• Hilarious in Hindsight:
    • Rawls is very angry in the first episodes because the Deputy is "busting his balls" over some case he has no clue about. Once the viewer learns how overbearing Rawls is, it's funny and gratifying to hear that for once, someone is sweating Rawls and giving him a hard time.
    • Lester Freamon, likely the best detective of the story, is dismissed as a hump or a cuddly house cat in the first episodes. Little do they know he's natural police.
    • McNulty picking up the waitress in season 2, after Dominic West got a whole show about his character cheating on his wife with a waitress, The Affair. And he clashes once again with John Doman, who is his father-in-law. Just think about a family reunion with Rawls and McNulty.
    • After playing a perpetual screw-up cop here, Jim True-Frost would play the straightest of straight-arrow cops Eliot Ness in Boardwalk Empire.
    • We finally get to see Avon and Wallace together in the Rocky spin-off film Creed.
    • In the creator's commentary, David Simon mentions how hard Idris Elba took his character getting killed off and says that he had to assure Elba that he was talented enough get other roles. Elba has since become the most successful alumni of the show.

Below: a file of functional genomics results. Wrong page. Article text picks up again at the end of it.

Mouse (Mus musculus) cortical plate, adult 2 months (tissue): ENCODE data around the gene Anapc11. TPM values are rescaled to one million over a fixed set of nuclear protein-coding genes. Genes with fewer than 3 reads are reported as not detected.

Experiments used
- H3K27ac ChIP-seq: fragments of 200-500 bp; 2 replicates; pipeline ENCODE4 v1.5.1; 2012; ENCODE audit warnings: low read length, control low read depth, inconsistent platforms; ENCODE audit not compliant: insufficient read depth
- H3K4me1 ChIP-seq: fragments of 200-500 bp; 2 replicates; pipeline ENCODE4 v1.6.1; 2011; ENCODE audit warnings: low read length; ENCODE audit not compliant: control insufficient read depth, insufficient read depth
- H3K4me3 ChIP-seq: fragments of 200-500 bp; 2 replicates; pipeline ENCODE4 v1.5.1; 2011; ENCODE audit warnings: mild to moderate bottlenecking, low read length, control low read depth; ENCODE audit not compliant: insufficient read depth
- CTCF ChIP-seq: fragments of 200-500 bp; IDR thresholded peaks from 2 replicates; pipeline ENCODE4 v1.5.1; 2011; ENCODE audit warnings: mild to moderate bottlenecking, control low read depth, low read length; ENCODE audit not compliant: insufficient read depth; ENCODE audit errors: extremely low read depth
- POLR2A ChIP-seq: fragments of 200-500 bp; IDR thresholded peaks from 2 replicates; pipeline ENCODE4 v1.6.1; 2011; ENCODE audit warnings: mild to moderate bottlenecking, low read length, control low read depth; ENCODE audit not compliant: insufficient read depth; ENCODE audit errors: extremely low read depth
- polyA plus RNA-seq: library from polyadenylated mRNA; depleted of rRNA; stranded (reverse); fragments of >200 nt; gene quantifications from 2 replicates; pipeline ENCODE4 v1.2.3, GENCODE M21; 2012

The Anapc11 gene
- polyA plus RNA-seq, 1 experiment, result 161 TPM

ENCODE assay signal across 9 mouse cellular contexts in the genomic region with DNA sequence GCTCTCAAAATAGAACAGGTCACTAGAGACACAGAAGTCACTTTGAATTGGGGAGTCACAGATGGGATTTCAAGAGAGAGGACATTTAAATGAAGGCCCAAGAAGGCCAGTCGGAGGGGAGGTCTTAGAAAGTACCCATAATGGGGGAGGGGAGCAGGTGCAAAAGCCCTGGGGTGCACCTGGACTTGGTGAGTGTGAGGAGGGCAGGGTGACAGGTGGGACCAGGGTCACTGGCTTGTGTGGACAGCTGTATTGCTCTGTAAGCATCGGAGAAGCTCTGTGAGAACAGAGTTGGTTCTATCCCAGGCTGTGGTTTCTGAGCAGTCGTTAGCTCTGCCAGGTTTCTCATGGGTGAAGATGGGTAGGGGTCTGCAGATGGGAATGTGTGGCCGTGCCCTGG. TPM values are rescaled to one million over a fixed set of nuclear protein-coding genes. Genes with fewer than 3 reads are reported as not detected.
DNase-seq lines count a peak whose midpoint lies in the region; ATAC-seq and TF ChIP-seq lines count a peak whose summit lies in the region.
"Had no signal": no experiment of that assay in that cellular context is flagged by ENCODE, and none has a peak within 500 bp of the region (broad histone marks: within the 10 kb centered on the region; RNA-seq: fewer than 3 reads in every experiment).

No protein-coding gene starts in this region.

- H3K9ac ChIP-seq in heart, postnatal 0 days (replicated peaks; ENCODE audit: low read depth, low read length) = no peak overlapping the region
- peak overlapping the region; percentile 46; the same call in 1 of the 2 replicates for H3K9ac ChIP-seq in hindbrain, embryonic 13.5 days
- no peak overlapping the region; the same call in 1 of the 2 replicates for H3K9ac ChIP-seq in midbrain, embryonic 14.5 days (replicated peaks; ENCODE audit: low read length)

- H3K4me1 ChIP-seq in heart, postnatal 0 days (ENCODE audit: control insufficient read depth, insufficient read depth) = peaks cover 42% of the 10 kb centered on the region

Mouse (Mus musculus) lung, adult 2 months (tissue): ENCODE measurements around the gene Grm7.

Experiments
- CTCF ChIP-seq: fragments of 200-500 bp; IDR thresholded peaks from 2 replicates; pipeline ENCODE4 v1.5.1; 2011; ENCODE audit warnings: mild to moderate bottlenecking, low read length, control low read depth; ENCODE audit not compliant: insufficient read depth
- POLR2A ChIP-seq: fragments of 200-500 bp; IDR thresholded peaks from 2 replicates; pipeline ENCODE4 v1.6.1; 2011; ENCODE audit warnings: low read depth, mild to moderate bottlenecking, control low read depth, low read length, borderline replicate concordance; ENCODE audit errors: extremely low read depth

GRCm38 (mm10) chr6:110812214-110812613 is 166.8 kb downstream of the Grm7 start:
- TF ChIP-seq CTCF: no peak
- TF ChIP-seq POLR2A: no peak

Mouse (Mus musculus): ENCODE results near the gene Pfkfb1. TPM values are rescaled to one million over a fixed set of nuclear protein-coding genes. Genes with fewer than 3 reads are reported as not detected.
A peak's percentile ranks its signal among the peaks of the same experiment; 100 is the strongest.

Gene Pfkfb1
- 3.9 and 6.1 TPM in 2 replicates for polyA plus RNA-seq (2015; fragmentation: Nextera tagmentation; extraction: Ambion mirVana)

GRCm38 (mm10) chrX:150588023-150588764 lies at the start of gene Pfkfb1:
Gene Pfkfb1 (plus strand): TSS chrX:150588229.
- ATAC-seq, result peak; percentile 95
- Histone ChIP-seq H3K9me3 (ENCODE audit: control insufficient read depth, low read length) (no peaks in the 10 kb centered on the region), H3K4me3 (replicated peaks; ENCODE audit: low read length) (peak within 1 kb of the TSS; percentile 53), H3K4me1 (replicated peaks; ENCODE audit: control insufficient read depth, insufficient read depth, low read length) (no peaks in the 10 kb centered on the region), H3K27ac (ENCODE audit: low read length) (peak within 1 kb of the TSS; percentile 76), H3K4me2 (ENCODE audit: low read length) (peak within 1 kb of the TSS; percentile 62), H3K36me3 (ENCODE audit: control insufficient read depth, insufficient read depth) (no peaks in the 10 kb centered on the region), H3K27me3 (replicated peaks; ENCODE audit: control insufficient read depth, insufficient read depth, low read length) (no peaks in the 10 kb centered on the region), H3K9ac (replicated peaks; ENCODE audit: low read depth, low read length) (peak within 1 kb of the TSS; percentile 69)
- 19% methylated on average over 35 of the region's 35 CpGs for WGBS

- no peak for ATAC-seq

• Scott Templeton, the reporter of The Baltimore Sun who finds success through falsifying flashy stories, is played by Thomas McCarthy, who would go on to direct the movie Spotlight, which was about the dedicated reporters of the Boston Globe who cracked open the Catholic Church sex abuse scandal in Massachusetts. McCarthy went on to win the Oscar for Best Original Screenplay, making it even more hilarious.
  • Ho Yay:
    • Herc and some gangsters are messing around with the Make-a-Face program at the station, making their ideal girl. Carver then walks out and the camera subtly highlights the similarity. Not to mention Herc and Carver reuniting in season two.
      Carver (from off-camera): Don't you be grabbin' my dick, faggot!
    • When Carver is promoted in the finale, his family is nowhere to be seen. Herc is there instead, quick to congratulate and embrace him first.
    • In episode 5 when McNulty gets so excited that Prez has solved the phone number code that he grabs Prez and kisses him on the mouth.
    • If it weren't for Herc and Carver, Bunk might just be the patron saint of Ho Yay.
    Bunk: Fuck Norris. You're my real partner Lester. My life partner. (*Norris laughs)
    Lester (*starts to walk away): Don't tease, bitch.
    Bunk (*to Norris): Look at that bow-legged motherfucker. I made him walk like that.